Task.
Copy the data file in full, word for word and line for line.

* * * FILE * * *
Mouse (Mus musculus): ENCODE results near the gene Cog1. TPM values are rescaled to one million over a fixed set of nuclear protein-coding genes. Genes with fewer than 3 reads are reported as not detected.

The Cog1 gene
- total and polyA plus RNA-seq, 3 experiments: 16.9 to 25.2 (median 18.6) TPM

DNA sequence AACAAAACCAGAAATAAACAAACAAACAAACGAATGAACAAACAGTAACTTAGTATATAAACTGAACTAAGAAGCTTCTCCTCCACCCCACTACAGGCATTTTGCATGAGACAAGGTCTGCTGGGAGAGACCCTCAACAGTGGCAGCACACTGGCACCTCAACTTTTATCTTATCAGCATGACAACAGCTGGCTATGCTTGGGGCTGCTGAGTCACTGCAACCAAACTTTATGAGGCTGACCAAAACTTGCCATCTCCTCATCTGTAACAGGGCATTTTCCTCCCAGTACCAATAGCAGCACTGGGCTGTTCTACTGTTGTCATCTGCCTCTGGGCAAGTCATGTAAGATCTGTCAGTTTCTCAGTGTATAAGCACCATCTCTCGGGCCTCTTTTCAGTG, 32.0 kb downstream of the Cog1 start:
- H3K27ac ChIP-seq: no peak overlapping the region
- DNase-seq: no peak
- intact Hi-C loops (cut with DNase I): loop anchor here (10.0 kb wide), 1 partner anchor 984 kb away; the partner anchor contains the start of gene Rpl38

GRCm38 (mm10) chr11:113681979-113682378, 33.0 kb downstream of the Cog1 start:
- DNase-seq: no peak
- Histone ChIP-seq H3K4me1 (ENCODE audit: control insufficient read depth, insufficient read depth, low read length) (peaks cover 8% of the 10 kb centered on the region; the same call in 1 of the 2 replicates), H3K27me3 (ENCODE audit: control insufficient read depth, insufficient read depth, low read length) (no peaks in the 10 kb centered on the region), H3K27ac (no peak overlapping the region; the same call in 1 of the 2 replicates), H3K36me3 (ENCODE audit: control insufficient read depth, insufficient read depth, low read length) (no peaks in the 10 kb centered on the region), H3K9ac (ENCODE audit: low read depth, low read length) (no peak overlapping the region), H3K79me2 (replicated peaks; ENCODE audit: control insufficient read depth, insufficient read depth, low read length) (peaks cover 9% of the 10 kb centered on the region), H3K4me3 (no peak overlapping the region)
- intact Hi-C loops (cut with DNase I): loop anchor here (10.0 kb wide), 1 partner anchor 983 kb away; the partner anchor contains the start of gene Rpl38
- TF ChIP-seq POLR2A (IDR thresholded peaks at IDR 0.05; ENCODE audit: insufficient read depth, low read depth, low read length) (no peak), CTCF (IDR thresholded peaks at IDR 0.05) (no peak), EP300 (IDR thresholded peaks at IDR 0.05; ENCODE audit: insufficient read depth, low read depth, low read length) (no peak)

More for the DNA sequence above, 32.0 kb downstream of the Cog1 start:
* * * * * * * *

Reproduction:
Mouse (Mus musculus): ENCODE results near the gene Cog1. TPM values are rescaled to one million over a fixed set of nuclear protein-coding genes. Genes with fewer than 3 reads are reported as not detected.

The Cog1 gene
- total and polyA plus RNA-seq, 3 experiments: 16.9 to 25.2 (median 18.6) TPM

DNA sequence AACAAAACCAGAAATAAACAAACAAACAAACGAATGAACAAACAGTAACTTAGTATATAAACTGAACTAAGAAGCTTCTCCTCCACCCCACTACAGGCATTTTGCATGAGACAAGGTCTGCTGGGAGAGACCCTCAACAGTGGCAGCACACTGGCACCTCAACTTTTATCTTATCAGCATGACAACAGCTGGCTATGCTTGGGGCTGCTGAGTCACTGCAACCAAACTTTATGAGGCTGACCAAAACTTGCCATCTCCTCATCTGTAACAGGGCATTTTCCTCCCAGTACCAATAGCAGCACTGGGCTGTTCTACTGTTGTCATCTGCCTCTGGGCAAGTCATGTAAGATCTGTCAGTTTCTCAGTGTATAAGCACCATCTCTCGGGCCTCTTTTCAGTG, 32.0 kb downstream of the Cog1 start:
- H3K27ac ChIP-seq: no peak overlapping the region
- DNase-seq: no peak
- intact Hi-C loops (cut with DNase I): loop anchor here (10.0 kb wide), 1 partner anchor 984 kb away; the partner anchor contains the start of gene Rpl38

GRCm38 (mm10) chr11:113681979-113682378, 33.0 kb downstream of the Cog1 start:
- DNase-seq: no peak
- Histone ChIP-seq H3K4me1 (ENCODE audit: control insufficient read depth, insufficient read depth, low read length) (peaks cover 8% of the 10 kb centered on the region; the same call in 1 of the 2 replicates), H3K27me3 (ENCODE audit: control insufficient read depth, insufficient read depth, low read length) (no peaks in the 10 kb centered on the region), H3K27ac (no peak overlapping the region; the same call in 1 of the 2 replicates), H3K36me3 (ENCODE audit: control insufficient read depth, insufficient read depth, low read length) (no peaks in the 10 kb centered on the region), H3K9ac (ENCODE audit: low read depth, low read length) (no peak overlapping the region), H3K79me2 (replicated peaks; ENCODE audit: control insufficient read depth, insufficient read depth, low read length) (peaks cover 9% of the 10 kb centered on the region), H3K4me3 (no peak overlapping the region)
- intact Hi-C loops (cut with DNase I): loop anchor here (10.0 kb wide), 1 partner anchor 983 kb away; the partner anchor contains the start of gene Rpl38
- TF ChIP-seq POLR2A (IDR thresholded peaks at IDR 0.05; ENCODE audit: insufficient read depth, low read depth, low read length) (no peak), CTCF (IDR thresholded peaks at IDR 0.05) (no peak), EP300 (IDR thresholded peaks at IDR 0.05; ENCODE audit: insufficient read depth, low read depth, low read length) (no peak)

More for the DNA sequence above, 32.0 kb downstream of the Cog1 start: